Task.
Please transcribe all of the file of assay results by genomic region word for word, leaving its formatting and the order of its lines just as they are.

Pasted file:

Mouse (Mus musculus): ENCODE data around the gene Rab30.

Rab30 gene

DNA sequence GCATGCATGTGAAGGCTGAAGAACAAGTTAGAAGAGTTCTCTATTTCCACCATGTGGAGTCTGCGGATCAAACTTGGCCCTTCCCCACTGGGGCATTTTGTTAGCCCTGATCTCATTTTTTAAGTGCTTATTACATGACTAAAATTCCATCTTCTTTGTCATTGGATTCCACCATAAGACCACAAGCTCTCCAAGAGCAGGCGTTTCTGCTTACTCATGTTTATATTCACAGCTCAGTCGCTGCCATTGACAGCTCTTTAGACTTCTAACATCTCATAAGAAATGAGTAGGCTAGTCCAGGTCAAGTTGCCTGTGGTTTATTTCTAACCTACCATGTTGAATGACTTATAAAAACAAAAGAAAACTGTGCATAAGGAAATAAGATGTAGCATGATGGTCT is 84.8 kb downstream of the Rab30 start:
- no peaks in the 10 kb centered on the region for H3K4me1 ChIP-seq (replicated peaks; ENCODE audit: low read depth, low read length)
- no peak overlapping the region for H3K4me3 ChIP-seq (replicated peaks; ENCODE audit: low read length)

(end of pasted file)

Mouse (Mus musculus): ENCODE data around the gene Rab30.

Rab30 gene

DNA sequence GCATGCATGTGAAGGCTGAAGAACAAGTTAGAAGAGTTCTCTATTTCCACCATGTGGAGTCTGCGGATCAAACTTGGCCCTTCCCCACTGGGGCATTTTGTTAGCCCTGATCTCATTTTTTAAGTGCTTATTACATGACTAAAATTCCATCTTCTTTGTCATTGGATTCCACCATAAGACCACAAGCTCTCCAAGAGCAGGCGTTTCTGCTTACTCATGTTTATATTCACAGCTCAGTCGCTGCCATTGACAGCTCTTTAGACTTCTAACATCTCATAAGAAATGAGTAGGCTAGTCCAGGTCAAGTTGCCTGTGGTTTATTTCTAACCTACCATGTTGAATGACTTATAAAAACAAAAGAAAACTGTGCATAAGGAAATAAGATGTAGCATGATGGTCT is 84.8 kb downstream of the Rab30 start:
- no peaks in the 10 kb centered on the region for H3K4me1 ChIP-seq (replicated peaks; ENCODE audit: low read depth, low read length)
- no peak overlapping the region for H3K4me3 ChIP-seq (replicated peaks; ENCODE audit: low read length)